Wal-Mart's Deli Pizza Box Is Surprisingly Sustainable


Say what you will about Wal-Mart's tendency to crowd out mom-and-pop stores, it's hard to begrudge the company for its sustainability efforts. In the video below, we see that Wal-Mart's deli pizza boxes are part of a closed-loop cycle that uses retailer's boxes to make new ones, saving 40 million gallons of water and 8,600 tons of solid waste.

Wal-Mart's pizza box effort is just a small part of the company's sustainability initiatives. The big box giant is also working on a sustainability index that will rate and help the company choose suppliers based on greenhouse gas emissions, waste reduction targets, and water use. So suppliers that develop closed-loop projects will theoretically get more business from Wal-Mart.

For more info on Wal-Mart's greening, check out these videos from the company's recent Sustainability Milestone Meeting.

[Via EXP]

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  • Charlie Weiss

    I'm confused -- how is this different from simply recycling cardboard, which we've been doing for at least the last 20 years?

  • Chris Reich

    My point is that there is more to sustainability than recycling trash. What about economic sustainability? This big green commitment by Wal-Mart is a deflection of the 1,000s of small businesses and manufacturers Wal-Mart destroyed. And let's look at Big Wallys tactics to keep their associates from unionizing. Where's the story about pay and health care benefits at Wal-Mart?

    I'm sorry, but going with an environmentally friendly pizza box and changing a few light bulbs doesn't make up for the human abuse for which Wal-Mart has been known---even to the point of criminal activity as with the 'undocumented' and sub-paid janitorial workers.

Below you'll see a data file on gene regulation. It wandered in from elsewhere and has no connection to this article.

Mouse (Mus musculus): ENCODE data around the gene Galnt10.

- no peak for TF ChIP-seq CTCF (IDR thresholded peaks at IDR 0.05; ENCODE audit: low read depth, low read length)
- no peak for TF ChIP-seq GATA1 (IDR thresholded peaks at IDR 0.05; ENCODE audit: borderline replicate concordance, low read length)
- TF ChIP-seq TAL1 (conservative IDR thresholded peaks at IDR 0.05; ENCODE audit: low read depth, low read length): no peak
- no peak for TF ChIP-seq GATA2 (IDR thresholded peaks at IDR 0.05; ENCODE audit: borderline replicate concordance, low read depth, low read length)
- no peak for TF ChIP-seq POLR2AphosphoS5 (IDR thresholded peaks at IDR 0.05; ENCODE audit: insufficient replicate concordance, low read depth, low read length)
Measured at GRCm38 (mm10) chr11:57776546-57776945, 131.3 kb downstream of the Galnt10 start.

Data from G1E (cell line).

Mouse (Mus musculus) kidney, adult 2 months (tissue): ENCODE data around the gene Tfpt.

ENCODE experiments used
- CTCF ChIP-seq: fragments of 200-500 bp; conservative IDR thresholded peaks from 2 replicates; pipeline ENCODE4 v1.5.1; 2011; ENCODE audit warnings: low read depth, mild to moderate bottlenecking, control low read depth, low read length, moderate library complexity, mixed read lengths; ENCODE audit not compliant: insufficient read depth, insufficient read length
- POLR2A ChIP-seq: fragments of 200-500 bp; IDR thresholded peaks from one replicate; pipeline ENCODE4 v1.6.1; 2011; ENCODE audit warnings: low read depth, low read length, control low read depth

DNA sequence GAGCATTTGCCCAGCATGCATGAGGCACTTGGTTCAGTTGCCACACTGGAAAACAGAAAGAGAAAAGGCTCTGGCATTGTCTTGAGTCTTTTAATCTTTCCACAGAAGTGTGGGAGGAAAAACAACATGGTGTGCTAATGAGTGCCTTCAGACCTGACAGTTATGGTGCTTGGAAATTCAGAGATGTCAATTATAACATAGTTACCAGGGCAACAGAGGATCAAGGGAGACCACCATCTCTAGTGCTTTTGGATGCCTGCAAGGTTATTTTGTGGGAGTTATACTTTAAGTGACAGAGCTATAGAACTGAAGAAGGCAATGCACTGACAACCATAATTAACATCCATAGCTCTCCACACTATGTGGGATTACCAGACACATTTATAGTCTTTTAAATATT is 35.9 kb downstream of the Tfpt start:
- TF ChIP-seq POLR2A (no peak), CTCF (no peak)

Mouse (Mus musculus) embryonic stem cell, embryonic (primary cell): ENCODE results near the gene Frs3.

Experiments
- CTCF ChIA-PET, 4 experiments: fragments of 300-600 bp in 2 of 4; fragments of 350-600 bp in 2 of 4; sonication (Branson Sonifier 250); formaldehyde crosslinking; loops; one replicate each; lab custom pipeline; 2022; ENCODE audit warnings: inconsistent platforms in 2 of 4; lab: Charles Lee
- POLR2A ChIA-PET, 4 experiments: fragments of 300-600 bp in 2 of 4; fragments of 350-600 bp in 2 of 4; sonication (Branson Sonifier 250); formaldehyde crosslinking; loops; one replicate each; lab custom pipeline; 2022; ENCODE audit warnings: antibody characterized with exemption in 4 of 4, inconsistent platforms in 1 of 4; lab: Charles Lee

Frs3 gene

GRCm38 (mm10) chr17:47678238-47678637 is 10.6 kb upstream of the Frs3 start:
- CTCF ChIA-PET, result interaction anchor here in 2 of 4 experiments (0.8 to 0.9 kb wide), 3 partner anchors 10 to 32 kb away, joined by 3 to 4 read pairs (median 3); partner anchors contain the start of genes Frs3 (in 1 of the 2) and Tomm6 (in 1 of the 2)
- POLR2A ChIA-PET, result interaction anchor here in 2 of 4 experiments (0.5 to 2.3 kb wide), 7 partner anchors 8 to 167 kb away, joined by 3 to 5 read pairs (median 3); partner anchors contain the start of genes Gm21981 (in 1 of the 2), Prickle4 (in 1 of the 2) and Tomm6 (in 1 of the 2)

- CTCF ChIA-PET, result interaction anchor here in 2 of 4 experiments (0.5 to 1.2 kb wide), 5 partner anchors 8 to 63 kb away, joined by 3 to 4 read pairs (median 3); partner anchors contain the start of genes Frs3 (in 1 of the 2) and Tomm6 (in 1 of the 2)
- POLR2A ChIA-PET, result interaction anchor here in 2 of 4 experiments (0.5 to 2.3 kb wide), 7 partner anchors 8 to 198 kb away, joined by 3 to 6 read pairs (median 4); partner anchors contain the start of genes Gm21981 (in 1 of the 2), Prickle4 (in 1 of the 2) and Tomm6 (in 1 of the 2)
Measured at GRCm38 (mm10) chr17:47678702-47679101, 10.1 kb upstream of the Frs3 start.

I'm glad to see any business make an effort toward reduction of negative environmental impact, but doing what they ought to do in one aspect of the company's operations while neglecting the others doesn't make Wal-Mart laudable.

    The economy of greed is gradually pulling the U.S. down and in the retail sector, Wal-Mart is leading the way--- but in the wrong direction. Aren't you disturbed when you see 70 year old greeters at Wal-Mart and senior citizens taking orders at McDondalds? People who lost jobs in their 50's---no, sorry, a pizza box isn't enough for me to throw a parade for Wal-Mart. I look at the whole beast.

    Chris Reich

  • Chris Reich

    This starts out laughably: Say what you will about Wal-Mart's tendency to crowd out mom-and-pop stores, it's hard to begrudge the company for its sustainability efforts.

    You have to be kidding, right? Making a degradable pizza box demonstrates Wal-Mart's commitment to sustainability? What about all the crap they import from China---manufacturing cheaply because of the lack of environmental regulation. Does Big Wally send inspectors to China to be sure they buy only from 'clean and green' manufacturers?

    Give me a break with this one. Please. A pizza box?

    Chris Reich